Core Set 2021 has made its way to Magic Online, as has Jumpstart. Some of the new cards – notably the Thriving Lands – are still challenging to acquire. Still, none of the cards released last week should have such a huge impact that they completely upset Pauper’s apple cart. Last week I took a look at some of the top decks from the end of Ikoria. Let’s see how my predictions ended up.
Stompy: “Stompy is still going to be a popular option so be prepared, but it likely will struggle for the next few weeks after that before finding a groove again.”
There were 7 Stompy decks across both events and two of them had winning records. Stompy is a deck that can succeed when people are preparing for other forms of aggression. After weeks of doing well, Stompy was due for a dip in performance.
Affinity: “Affinity is a sleeper contender. I’d look at Dispersal Shield in the Metallic Rebuke Slot.”
Affinity had a Top 8 appearance and had a Win+ of four in five appearances. While no one ran Dispersal Shield, no one ran Metallic Rebuke either. While I wasn’t wrong, I wasn’t exactly right either.
Dimir Delver: “If you’re dead set on playing Gurmag Angler, consider a Spellstutter Sprite build.”
Nope. Got this one wrong. Dimir Delver had itself a weekend. Two Top 8s, a Win, and a Win+ of 3 in 6 appearances (that’s an average record of X-1 across all these six decks). What did I miss? I think I miscalculated how well this deck was positioned against non-Izzet Faeries decks. As we’ll see later, Izzet had a tough weekend which opened a window for Dimir.
Boros Bully: “Bully is a sleeper contender, but I’d wait until week two before busting it out.”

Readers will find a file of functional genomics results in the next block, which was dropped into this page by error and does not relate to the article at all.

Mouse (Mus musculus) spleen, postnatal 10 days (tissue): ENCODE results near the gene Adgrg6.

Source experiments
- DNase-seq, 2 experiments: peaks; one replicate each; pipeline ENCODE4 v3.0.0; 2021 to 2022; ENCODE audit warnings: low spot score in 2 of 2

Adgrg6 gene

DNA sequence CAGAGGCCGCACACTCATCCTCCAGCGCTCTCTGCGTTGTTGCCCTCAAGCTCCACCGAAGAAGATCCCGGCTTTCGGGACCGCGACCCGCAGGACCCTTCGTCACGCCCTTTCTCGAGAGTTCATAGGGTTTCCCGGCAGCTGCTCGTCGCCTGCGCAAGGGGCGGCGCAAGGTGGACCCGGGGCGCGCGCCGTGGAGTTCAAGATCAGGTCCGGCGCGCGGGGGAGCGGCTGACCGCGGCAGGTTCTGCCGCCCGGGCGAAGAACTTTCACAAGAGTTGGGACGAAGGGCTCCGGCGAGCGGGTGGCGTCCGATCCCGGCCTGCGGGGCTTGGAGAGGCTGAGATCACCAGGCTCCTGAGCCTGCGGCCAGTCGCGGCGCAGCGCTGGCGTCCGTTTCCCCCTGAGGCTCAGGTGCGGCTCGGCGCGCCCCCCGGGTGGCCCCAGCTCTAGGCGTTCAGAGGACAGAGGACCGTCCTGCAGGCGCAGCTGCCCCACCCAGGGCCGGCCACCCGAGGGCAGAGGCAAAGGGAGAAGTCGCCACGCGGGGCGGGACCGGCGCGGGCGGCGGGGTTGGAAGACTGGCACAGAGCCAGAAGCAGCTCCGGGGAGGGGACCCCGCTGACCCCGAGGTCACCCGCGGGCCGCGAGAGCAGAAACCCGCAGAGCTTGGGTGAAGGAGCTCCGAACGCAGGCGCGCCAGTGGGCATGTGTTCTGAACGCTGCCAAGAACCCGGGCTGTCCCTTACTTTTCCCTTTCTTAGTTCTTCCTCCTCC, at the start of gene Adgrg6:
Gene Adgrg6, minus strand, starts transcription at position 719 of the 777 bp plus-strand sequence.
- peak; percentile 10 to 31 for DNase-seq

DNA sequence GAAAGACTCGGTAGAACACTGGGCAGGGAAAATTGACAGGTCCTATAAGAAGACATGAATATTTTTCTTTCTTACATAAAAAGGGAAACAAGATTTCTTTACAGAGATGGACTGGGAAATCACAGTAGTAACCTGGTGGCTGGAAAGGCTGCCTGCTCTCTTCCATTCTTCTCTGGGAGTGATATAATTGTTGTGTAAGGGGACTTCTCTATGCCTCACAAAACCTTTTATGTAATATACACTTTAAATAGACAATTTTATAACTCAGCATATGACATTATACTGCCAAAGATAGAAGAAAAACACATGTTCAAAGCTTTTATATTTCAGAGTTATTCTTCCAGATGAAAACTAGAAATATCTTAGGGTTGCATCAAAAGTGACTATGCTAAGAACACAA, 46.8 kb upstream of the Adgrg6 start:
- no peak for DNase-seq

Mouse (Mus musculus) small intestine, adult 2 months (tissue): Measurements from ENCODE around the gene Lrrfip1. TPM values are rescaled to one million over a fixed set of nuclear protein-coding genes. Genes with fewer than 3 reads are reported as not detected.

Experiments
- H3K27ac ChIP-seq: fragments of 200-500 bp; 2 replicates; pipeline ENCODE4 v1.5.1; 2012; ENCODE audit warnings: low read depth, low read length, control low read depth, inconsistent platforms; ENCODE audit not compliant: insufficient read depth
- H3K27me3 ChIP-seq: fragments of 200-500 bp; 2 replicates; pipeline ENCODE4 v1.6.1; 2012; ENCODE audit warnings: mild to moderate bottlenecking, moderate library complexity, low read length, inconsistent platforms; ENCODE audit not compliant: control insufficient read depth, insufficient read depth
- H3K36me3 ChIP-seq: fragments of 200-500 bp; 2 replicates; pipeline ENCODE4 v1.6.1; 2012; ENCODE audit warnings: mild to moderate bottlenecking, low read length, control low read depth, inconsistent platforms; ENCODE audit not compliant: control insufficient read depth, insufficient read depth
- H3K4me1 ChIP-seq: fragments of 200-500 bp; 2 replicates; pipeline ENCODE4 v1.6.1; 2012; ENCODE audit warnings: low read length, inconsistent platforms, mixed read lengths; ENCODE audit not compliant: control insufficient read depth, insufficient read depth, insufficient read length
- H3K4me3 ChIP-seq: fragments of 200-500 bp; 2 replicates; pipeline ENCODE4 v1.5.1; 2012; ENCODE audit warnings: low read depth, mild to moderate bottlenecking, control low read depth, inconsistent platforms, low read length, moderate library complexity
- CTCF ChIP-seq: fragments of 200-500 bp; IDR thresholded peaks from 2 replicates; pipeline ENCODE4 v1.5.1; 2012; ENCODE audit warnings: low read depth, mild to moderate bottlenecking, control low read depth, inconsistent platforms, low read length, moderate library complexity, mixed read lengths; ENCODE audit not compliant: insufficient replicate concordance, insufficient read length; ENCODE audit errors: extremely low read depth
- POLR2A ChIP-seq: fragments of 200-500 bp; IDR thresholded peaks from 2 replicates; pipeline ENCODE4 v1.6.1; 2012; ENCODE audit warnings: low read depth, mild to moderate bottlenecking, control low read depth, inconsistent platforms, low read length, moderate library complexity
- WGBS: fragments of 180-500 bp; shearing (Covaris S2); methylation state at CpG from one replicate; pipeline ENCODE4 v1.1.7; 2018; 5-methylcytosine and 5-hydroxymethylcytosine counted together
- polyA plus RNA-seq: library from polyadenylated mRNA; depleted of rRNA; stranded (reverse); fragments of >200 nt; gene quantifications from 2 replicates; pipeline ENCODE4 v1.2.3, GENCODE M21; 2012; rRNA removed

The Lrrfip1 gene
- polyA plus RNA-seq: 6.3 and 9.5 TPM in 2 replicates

One appearance and a 3-3 record at that. We’ll see if this prediction pans out.
Izzet Faeries: “Izzet Faeries is still a tier one strategy and if you don’t have a plan for beating it why are you even showing up?”
Two appearances and a Top 8, so it seems that this deck is still a good option. Shocker, I know. Still, when decks come prepared they can help to contain Izzet Faeries. It seems folks had a plan when they showed up.
Flicker Tron: “Just ban something already.”
A win and three Top 8s, and 11 total appearances (12 if you count a Stonehorn-less variant; 14 if you include all Tron variants with Ephemerate), so yeah this deck is still, on balance, the best in the format.
Part of the issue with Flicker Tron is that it can just run all the best cards. It doesn’t much matter what the color or cost restriction is since Tron can spend mana with impunity and has the filtering to do whatever it wants.
Take Bonder’s Ornament. In any “fair” deck this card is quite expensive. Seven mana for one card is fine in long drawn out games when locked in an attrition war. In Tron, this cost is a pittance.
If you ask me, Pauper is coming to a crossroads. There are tons of very cool things you can do in the format but the best engines are hard to disrupt. These engines include the Tron mana engine, Mnemonic Wall (and it’s ilk)/Ephemerate, and Mystic Sanctuary/Tragic Lesson. While these are all very powerful, none are so powerful on their own merits that they present a problem. Rather, it’s how strong they are in relation to everything that they are not that creates issues.
So next week? I’d look at Flicker Tron and failing that, a deck that can pack Journey to Nowhere.